The bank-stock juggernaut is on track again. Or is it?
Bank stocks have apparently staged a remarkable comeback since the Federal Reserve began cutting interest rates, reaching levels unseen since mid-August. The Standard & Poor's bank index has risen 30.7% from its Oct. 8 low; the S&P 500, 18.1%.
This suggests that banks have, as analysts put it, "earned their way through" their problems and that after a vicious selloff they have regained their bearings. Thursday, banks continued to rise, with most regionals and money-centers outperforming the broader markets. The S&P bank index rose 3.2%, and the Dow Jones industrial average, 132.33 points, to 8,915.47.
But indexes, even ones as broad and closely watched as the Standard & Poor's, do not reveal all the market's activities.
The S&P indexes are "weighted," which means performance by certain companies' stocks affect them more. If shares of BankAmerica Corp. rise, for example, that changes the index more than if a midsize regional bank rose by a similar or greater amount.
When stocks are treated equally in an unweighted index, banks don't appear so red-hot.
Since Oct. 8 an unweighted index of 6,000 stocks had risen by 21.5% through midday Thursday, while an unweighted index of most bank stocks had risen only 16.4%, according to Ed Nicoski, technical analyst at Piper Jaffray Cos. in Minneapolis. On a weighted basis, Piper Jaffray's index of bank stocks has risen 23.6%.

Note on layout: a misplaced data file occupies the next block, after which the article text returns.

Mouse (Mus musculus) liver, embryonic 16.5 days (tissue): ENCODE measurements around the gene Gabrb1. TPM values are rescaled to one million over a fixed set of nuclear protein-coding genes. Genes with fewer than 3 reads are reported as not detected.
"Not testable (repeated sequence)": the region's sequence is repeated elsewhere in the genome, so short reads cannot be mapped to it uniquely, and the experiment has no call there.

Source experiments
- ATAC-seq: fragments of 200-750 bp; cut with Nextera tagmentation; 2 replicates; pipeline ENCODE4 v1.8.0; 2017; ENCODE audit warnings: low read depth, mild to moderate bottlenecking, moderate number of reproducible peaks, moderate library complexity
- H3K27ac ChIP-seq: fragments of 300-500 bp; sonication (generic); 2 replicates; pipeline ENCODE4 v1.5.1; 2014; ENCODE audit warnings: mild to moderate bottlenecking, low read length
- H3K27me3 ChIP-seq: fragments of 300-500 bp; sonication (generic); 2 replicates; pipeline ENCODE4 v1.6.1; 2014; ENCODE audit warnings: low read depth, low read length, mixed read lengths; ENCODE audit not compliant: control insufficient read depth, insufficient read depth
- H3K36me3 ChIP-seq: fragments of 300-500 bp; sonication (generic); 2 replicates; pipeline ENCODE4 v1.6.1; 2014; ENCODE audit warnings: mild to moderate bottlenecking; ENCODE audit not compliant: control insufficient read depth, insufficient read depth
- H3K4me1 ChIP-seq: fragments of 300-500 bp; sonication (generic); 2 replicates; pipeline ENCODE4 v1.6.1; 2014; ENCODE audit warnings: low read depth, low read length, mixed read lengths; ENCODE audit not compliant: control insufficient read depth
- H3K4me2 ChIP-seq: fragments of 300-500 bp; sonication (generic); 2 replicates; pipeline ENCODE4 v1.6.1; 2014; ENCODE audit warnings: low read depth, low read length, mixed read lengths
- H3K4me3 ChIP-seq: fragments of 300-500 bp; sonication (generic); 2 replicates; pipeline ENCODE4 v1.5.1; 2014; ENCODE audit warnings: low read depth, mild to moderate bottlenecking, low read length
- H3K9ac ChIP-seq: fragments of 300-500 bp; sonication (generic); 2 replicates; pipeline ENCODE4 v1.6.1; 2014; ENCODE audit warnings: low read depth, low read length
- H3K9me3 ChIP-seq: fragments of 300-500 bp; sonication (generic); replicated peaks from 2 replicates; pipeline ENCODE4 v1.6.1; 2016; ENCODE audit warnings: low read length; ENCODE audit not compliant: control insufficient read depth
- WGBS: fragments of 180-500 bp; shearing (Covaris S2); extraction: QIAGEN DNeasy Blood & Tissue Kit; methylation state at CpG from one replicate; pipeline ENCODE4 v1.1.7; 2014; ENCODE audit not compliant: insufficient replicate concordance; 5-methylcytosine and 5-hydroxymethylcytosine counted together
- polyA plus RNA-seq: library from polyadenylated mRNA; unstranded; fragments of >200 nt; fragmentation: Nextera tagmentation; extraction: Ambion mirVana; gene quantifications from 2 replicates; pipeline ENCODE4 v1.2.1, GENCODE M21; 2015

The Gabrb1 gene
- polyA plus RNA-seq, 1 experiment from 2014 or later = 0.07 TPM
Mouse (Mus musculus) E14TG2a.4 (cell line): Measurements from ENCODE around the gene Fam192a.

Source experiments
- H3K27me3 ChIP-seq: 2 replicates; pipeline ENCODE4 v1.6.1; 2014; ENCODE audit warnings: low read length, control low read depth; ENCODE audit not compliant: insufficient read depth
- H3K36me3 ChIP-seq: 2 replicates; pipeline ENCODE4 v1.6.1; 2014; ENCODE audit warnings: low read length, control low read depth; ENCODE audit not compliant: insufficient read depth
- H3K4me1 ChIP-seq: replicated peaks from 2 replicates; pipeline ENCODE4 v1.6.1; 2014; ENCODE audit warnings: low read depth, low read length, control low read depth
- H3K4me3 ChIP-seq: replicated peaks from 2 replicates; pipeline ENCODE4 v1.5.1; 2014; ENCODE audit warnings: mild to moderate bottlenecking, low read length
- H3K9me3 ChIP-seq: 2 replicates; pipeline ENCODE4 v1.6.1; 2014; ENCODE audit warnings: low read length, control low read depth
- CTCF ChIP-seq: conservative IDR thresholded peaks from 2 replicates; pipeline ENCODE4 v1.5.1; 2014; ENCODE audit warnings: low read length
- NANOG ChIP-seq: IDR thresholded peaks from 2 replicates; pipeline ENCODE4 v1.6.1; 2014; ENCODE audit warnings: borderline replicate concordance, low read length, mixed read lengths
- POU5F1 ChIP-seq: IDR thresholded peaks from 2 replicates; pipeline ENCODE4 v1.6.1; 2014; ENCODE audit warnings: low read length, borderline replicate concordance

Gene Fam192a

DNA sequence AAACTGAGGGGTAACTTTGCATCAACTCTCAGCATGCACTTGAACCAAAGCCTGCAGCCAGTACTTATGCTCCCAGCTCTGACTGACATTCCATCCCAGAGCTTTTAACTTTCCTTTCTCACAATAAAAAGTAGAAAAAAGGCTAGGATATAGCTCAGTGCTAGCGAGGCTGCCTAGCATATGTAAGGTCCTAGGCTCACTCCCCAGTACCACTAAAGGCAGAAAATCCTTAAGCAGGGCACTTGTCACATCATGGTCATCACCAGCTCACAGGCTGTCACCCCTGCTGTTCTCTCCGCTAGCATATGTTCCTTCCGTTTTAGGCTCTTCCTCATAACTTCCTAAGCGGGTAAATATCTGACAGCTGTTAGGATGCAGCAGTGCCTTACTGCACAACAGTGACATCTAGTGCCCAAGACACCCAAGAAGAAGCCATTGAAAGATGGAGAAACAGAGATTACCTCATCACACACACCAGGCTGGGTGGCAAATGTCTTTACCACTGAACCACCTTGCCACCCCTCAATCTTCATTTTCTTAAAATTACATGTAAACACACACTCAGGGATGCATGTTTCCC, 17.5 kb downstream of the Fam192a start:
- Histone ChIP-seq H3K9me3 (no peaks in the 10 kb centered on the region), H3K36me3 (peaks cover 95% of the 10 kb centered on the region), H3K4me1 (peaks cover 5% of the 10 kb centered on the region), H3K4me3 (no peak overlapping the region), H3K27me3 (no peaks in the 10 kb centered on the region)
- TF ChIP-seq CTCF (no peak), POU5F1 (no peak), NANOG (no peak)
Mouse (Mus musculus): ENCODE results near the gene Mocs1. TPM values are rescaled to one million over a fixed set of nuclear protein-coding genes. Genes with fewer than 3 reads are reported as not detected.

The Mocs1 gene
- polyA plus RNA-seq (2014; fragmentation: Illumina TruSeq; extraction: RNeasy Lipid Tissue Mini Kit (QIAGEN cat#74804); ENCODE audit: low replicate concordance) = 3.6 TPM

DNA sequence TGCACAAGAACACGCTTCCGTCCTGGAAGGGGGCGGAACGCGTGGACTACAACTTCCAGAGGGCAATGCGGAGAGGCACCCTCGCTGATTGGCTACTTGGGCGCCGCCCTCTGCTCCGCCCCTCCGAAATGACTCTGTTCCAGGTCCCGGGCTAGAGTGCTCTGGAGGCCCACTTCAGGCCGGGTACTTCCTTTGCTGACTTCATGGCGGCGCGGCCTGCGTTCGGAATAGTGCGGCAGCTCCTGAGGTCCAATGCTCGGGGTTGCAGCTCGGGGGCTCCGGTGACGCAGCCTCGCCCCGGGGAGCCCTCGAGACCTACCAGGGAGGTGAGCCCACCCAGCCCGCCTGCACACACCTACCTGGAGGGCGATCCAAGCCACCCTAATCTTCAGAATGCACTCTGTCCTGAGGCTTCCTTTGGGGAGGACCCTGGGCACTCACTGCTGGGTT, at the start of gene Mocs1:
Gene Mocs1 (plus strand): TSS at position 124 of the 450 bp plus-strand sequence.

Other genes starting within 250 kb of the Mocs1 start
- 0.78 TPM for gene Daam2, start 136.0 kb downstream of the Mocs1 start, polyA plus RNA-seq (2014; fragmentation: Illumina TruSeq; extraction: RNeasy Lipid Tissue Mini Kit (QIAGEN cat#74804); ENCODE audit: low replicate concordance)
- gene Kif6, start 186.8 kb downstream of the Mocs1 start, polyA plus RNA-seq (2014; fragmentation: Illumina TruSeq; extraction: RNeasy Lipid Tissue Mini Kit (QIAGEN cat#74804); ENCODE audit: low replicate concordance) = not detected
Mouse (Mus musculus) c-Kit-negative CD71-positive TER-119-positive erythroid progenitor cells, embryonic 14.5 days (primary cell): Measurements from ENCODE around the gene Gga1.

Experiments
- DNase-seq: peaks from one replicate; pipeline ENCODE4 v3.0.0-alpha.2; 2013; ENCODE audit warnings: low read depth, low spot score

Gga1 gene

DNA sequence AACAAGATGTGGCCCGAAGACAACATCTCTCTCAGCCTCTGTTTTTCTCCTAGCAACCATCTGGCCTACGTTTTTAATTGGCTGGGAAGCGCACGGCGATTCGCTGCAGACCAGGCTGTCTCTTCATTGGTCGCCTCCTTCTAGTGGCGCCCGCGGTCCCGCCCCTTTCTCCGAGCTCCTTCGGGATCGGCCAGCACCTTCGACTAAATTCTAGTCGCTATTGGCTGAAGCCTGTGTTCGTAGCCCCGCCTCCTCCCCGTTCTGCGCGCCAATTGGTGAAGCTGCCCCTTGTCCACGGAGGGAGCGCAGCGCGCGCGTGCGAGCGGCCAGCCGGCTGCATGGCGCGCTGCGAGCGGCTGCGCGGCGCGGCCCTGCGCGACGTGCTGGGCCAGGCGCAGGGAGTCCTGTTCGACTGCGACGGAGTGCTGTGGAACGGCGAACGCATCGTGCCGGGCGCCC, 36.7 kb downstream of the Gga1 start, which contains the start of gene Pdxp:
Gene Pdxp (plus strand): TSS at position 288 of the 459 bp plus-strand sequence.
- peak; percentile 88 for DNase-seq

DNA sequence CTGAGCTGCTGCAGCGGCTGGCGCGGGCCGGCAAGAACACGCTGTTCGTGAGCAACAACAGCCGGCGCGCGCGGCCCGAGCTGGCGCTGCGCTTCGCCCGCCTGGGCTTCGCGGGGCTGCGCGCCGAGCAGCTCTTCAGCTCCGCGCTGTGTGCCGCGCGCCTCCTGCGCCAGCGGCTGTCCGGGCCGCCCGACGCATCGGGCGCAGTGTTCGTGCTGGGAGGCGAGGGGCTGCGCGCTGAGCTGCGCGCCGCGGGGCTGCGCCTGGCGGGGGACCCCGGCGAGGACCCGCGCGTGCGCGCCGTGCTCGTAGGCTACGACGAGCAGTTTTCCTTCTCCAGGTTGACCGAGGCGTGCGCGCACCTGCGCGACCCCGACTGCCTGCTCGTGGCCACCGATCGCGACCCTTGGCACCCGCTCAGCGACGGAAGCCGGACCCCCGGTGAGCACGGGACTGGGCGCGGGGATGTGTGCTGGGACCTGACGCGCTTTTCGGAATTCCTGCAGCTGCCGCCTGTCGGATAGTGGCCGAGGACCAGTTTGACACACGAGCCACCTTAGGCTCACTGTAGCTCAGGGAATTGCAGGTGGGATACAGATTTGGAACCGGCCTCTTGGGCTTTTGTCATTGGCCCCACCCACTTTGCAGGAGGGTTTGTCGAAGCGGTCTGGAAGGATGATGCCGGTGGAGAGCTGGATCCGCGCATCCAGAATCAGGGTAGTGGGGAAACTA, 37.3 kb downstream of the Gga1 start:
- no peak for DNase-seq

The numbers demonstrate that the biggest banking companies, the market's hardest-hit sector during the selloff, are bouncing back quickly while smaller banks continue to lag.
Of course, most investors in bank stocks buy the biggest banks, so the lag in small-bank stocks is of relatively less consequence. But a key gauge of a market recovery after a severe downturn is whether share prices rise across the board, not just for a few high-profile names. The greater a recovery's depth, the greater its durability, analysts say.
The overall market is showing general signs of strength, with many small stocks picking up of late, Mr. Nicoski said, but bank stocks have not demonstrated the same depth of recovery.
Terry Maltese, president of Sandler O'Neill Asset Management, the investment arm of Sandler O'Neill, an investment bank that specializes in banks and thrifts, said the recent steepening of the yield curve is a hopeful sign for the smaller banks that have lagged the market all year.
"The yield curve isn't steep, but at least it isn't flat anymore," he said.
A steepening yield curve-meaning the difference between long-term and short-term interests rates is growing-would restore interest rate margin profits at banks. A steepening yield curve also could slow the wave of mortgage refinancings that has played havoc with earnings at many banks and thrifts.
In trading Thursday banks continued to rally. Some companies are starting to reach or exceed their highs for the year.
Shares of Fifth Third Bancorp rose $3.125, to $71.50; Star Banc Corp., 62.5 cents, to $77.9375, setting new highs for both Cincinnati-based companies. Wells Fargo & Co. rose $1.625, to $39.625, just shy of the $40 high set when it was known as Norwest Corp. Money-center banks also posted strong gains.